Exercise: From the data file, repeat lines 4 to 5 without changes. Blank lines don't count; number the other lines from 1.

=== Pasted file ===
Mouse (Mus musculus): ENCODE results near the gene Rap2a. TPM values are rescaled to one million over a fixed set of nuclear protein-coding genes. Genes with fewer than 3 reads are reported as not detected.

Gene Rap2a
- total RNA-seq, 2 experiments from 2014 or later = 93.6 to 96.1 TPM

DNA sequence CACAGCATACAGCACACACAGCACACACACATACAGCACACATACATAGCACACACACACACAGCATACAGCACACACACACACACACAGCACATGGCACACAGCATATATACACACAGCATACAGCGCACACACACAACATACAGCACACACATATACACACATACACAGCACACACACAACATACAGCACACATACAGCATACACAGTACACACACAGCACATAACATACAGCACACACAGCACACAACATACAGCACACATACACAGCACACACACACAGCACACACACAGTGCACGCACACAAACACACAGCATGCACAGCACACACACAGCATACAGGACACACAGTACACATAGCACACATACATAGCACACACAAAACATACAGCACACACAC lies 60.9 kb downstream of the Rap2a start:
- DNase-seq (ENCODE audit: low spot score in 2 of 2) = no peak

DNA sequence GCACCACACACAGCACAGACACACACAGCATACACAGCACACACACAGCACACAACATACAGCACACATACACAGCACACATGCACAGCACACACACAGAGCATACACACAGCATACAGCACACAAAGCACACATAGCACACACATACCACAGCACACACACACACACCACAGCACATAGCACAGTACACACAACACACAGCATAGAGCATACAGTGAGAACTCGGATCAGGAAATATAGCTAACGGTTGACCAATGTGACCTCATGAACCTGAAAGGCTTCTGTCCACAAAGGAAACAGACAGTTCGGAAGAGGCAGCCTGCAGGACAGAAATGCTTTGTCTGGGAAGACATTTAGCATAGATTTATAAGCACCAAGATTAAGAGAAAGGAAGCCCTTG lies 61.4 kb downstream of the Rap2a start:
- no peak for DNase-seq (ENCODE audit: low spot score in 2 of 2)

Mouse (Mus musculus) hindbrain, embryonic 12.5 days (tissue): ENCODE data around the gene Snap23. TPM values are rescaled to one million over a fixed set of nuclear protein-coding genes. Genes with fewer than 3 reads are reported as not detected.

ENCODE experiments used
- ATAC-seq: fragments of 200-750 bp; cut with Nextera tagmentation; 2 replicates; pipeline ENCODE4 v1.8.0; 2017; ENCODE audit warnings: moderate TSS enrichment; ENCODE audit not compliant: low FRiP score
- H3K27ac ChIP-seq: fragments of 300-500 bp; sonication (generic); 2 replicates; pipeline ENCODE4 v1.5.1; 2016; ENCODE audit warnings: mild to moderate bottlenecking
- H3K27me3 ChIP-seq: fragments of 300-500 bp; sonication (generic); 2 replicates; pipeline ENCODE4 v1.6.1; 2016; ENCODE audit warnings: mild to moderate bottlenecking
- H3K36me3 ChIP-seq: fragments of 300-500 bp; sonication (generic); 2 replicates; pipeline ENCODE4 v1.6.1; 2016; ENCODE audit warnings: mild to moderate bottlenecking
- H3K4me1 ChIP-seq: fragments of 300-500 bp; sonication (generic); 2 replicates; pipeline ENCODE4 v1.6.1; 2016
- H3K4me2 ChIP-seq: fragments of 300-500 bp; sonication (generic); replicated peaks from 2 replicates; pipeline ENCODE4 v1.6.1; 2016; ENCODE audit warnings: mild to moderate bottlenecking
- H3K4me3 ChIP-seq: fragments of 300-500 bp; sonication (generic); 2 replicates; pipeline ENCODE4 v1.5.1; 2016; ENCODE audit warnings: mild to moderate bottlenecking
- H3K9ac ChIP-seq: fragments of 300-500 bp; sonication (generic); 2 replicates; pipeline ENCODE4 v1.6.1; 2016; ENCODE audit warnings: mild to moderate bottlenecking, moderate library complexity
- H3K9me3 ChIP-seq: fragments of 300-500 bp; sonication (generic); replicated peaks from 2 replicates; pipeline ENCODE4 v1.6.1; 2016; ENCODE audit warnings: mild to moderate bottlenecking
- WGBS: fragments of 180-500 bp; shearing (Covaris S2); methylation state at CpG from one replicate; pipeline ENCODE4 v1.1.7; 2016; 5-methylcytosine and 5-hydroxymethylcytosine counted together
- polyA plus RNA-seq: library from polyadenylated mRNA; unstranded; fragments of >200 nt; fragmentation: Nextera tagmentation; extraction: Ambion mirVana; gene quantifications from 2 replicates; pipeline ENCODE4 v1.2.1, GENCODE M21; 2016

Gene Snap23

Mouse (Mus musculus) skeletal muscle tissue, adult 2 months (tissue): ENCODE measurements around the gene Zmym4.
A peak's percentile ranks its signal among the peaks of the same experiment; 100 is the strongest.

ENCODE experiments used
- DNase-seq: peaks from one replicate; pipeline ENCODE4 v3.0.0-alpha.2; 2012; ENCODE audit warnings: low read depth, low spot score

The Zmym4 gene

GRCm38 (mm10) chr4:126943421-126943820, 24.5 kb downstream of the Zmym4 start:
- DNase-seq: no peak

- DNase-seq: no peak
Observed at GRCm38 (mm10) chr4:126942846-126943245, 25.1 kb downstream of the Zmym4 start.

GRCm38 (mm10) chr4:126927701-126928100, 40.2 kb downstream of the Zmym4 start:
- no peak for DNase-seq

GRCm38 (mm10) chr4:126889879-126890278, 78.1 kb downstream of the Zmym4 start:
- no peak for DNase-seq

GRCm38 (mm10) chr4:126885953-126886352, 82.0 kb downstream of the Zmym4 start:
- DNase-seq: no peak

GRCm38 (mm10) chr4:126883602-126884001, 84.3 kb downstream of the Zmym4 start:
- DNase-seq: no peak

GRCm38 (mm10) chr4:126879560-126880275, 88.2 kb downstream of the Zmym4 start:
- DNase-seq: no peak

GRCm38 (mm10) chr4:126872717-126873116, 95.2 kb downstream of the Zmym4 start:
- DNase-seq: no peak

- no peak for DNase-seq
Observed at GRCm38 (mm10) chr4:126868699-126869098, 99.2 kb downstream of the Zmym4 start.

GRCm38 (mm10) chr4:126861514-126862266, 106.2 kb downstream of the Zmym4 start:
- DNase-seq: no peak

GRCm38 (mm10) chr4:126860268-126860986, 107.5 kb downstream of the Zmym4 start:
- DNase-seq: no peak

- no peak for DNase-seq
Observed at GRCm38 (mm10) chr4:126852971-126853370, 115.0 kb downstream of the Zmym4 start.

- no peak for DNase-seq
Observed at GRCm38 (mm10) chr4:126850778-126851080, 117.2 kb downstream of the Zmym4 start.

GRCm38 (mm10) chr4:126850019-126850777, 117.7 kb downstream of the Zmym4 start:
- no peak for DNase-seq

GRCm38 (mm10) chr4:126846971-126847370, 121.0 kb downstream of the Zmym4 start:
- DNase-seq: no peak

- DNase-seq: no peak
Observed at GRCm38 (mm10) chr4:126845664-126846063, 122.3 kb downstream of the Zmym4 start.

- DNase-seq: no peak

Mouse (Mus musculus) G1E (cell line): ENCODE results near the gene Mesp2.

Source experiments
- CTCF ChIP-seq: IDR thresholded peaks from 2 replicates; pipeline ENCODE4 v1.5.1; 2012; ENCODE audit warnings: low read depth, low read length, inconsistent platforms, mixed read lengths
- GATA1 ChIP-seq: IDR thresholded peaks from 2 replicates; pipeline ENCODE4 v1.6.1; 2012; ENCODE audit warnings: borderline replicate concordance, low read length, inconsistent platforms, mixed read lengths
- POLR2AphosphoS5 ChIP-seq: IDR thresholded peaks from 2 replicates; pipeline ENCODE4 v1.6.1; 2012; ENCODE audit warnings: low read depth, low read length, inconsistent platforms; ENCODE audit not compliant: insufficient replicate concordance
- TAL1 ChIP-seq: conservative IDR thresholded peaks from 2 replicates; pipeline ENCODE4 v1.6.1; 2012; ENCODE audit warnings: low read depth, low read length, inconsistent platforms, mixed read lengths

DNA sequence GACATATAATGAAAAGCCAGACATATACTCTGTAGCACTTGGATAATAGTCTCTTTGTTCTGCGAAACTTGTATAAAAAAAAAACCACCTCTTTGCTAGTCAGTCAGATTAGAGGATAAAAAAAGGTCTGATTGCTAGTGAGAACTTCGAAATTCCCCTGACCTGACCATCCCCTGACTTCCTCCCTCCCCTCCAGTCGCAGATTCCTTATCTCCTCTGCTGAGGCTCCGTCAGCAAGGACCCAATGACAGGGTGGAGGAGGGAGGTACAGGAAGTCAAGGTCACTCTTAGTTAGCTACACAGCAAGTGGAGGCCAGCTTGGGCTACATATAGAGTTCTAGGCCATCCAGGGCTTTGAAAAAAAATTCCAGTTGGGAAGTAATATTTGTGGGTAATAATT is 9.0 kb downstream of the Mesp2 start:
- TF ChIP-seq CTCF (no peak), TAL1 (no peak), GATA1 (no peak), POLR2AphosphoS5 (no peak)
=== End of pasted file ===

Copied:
DNA sequence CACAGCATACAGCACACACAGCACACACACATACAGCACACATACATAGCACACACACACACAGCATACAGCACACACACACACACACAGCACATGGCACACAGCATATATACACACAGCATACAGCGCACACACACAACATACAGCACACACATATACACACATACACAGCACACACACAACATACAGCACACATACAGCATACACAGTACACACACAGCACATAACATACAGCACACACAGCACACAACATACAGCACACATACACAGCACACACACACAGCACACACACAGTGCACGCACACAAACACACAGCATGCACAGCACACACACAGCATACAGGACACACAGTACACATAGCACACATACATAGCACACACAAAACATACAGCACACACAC lies 60.9 kb downstream of the Rap2a start:
- DNase-seq (ENCODE audit: low spot score in 2 of 2) = no peak